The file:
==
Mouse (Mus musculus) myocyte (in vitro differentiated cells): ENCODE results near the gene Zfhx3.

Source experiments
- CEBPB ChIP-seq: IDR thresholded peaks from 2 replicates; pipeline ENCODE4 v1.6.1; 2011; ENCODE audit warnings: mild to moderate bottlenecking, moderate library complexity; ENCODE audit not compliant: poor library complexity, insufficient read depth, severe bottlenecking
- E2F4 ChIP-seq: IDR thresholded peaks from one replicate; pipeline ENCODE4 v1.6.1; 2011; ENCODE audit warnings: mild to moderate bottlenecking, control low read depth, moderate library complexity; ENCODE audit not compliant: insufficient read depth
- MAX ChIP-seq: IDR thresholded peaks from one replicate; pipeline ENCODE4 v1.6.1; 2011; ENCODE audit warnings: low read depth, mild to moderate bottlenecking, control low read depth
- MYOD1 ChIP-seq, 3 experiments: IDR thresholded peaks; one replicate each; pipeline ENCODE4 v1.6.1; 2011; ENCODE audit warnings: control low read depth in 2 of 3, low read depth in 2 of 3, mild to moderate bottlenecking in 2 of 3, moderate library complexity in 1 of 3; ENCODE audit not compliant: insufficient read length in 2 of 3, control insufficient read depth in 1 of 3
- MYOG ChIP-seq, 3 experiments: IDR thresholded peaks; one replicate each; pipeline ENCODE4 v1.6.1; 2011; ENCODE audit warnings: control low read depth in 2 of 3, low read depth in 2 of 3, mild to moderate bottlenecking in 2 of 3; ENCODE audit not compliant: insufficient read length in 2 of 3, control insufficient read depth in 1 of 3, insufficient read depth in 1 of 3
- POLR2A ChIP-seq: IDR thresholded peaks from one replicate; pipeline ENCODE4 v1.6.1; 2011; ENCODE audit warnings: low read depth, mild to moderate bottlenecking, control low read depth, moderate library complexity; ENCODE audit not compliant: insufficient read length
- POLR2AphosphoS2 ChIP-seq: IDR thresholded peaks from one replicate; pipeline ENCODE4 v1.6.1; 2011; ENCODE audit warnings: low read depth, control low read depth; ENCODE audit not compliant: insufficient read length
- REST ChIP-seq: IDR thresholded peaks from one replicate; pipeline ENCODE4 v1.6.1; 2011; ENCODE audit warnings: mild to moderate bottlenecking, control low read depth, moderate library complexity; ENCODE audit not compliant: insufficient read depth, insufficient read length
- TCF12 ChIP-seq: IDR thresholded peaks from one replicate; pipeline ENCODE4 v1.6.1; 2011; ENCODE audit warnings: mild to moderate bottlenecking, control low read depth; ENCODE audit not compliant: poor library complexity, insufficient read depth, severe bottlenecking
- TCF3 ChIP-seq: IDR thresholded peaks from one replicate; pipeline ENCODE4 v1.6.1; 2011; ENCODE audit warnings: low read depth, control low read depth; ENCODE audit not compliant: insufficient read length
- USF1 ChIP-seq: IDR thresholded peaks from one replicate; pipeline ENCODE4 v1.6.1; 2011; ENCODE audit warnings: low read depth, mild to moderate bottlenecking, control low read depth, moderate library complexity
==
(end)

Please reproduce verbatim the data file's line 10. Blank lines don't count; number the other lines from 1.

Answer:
- REST ChIP-seq: IDR thresholded peaks from one replicate; pipeline ENCODE4 v1.6.1; 2011; ENCODE audit warnings: mild to moderate bottlenecking, control low read depth, moderate library complexity; ENCODE audit not compliant: insufficient read depth, insufficient read length